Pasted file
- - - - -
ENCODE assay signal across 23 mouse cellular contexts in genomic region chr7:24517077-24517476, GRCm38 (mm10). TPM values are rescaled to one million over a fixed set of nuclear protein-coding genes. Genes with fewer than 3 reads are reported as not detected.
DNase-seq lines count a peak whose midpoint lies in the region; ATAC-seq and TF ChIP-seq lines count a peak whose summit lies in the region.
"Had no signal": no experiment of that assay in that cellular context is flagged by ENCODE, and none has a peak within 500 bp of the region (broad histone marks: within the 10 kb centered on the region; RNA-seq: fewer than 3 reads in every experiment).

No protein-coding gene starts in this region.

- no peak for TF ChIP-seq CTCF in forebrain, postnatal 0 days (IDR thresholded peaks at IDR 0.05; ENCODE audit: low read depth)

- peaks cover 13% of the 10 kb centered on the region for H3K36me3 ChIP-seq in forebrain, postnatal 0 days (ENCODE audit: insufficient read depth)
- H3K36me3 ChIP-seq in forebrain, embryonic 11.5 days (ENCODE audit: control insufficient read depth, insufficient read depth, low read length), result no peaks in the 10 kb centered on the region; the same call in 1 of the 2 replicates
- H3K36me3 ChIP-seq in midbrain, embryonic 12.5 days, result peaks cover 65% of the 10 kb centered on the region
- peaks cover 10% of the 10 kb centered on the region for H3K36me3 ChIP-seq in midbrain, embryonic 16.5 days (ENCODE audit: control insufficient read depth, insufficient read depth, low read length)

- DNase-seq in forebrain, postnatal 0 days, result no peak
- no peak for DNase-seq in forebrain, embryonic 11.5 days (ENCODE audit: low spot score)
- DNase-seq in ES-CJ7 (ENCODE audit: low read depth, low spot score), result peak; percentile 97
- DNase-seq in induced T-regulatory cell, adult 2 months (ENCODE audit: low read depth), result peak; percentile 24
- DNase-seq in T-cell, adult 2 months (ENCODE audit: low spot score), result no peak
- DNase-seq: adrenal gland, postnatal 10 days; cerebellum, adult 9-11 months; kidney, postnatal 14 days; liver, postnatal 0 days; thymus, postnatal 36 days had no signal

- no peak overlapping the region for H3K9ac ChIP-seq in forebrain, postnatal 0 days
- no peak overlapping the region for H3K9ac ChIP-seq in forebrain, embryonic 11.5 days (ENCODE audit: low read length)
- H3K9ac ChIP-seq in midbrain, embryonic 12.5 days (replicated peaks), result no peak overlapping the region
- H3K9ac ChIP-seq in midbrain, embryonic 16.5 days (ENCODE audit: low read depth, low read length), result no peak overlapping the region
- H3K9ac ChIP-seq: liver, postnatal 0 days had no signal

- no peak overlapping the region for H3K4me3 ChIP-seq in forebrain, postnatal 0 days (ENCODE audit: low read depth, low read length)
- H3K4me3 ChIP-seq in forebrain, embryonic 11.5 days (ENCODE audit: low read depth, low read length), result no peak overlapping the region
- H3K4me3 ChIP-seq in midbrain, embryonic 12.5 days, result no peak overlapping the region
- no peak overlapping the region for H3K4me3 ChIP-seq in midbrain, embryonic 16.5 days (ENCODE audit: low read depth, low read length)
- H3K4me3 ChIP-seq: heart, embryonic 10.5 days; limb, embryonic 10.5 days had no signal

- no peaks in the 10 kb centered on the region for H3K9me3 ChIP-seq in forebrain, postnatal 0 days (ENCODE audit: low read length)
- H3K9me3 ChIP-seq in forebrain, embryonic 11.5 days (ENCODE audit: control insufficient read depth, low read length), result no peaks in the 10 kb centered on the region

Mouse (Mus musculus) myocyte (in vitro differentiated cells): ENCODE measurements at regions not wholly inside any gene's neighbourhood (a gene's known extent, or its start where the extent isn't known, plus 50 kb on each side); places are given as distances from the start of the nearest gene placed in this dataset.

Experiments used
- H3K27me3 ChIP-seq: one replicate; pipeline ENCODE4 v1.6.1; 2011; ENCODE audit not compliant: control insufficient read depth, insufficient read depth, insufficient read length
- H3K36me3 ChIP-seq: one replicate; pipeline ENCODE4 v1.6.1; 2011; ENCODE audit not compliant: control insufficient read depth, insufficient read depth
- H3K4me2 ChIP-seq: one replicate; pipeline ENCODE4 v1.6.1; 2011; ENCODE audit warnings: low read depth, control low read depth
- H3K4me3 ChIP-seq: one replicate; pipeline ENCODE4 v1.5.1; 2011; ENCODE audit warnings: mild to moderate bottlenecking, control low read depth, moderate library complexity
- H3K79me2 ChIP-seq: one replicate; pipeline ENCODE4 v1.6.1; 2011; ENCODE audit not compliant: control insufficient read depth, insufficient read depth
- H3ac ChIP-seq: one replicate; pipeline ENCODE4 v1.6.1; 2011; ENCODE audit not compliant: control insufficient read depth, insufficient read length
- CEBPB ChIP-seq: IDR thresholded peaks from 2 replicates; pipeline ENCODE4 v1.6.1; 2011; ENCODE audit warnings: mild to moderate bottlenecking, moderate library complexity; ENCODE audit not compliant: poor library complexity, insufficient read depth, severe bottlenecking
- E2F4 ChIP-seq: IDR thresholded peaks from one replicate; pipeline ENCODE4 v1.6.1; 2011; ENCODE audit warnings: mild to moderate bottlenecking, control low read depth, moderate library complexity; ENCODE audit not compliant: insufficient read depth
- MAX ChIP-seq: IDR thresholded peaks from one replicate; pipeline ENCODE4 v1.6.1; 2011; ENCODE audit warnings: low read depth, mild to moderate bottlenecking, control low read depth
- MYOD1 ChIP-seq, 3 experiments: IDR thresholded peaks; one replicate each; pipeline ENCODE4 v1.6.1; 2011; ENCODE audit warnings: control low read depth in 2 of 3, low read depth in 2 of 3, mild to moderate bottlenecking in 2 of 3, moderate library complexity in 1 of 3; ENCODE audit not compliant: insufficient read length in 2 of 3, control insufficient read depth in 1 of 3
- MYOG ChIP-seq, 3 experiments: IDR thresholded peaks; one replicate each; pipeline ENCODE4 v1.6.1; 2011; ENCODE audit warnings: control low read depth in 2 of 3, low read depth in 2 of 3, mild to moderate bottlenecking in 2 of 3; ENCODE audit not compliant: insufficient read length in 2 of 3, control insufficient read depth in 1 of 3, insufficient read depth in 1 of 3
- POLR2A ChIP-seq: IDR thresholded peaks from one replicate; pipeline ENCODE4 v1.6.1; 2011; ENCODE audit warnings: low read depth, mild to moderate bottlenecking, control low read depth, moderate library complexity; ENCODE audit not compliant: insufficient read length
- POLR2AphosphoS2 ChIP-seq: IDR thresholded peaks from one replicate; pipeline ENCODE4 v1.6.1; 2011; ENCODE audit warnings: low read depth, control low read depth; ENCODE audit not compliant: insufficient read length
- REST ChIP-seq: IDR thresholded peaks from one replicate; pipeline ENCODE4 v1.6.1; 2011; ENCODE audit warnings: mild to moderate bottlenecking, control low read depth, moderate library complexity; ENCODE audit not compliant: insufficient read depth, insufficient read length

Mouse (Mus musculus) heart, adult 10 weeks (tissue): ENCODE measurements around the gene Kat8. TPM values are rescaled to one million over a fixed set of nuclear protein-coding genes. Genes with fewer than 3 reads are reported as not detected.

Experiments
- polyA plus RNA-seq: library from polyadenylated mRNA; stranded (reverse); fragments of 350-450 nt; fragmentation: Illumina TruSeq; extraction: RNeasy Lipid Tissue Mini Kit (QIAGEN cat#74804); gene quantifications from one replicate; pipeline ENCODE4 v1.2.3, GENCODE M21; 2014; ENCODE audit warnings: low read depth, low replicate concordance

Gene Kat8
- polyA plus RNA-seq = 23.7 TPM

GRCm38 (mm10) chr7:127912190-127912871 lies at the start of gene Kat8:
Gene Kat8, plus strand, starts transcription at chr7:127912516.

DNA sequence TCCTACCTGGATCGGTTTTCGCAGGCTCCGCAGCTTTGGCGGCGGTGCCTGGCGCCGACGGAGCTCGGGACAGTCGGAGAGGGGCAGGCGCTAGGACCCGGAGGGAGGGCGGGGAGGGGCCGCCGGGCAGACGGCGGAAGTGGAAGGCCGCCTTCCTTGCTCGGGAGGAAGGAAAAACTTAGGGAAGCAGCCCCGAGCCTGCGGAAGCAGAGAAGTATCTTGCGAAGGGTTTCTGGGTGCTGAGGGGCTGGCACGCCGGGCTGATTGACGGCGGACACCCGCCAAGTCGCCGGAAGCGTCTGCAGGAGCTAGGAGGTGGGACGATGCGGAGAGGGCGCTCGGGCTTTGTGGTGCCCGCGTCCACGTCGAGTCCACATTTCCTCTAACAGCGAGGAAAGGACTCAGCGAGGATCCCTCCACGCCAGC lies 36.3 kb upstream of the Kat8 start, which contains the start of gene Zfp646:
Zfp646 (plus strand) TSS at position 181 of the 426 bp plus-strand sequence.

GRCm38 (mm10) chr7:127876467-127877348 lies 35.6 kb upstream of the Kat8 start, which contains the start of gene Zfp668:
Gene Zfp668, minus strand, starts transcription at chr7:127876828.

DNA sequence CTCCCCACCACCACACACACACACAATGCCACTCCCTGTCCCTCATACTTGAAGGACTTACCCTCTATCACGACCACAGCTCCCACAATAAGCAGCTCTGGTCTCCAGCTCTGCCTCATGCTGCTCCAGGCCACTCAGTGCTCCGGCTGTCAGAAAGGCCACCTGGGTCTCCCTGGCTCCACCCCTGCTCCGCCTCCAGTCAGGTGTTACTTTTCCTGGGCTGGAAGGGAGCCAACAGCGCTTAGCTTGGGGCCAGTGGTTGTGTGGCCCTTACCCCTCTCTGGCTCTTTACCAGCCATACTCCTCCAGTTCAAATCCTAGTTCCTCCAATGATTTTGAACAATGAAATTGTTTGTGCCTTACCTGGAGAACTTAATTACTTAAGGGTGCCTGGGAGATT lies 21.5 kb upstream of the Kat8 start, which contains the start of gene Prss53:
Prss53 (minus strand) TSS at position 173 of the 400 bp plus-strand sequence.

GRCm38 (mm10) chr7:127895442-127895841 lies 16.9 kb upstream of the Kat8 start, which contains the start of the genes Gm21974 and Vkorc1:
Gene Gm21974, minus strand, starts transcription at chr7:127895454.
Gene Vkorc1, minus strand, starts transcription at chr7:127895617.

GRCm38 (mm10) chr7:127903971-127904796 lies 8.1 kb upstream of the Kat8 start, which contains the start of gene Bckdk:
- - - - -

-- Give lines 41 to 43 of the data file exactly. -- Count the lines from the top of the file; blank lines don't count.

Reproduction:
- POLR2A ChIP-seq: IDR thresholded peaks from one replicate; pipeline ENCODE4 v1.6.1; 2011; ENCODE audit warnings: low read depth, mild to moderate bottlenecking, control low read depth, moderate library complexity; ENCODE audit not compliant: insufficient read length
- POLR2AphosphoS2 ChIP-seq: IDR thresholded peaks from one replicate; pipeline ENCODE4 v1.6.1; 2011; ENCODE audit warnings: low read depth, control low read depth; ENCODE audit not compliant: insufficient read length
- REST ChIP-seq: IDR thresholded peaks from one replicate; pipeline ENCODE4 v1.6.1; 2011; ENCODE audit warnings: mild to moderate bottlenecking, control low read depth, moderate library complexity; ENCODE audit not compliant: insufficient read depth, insufficient read length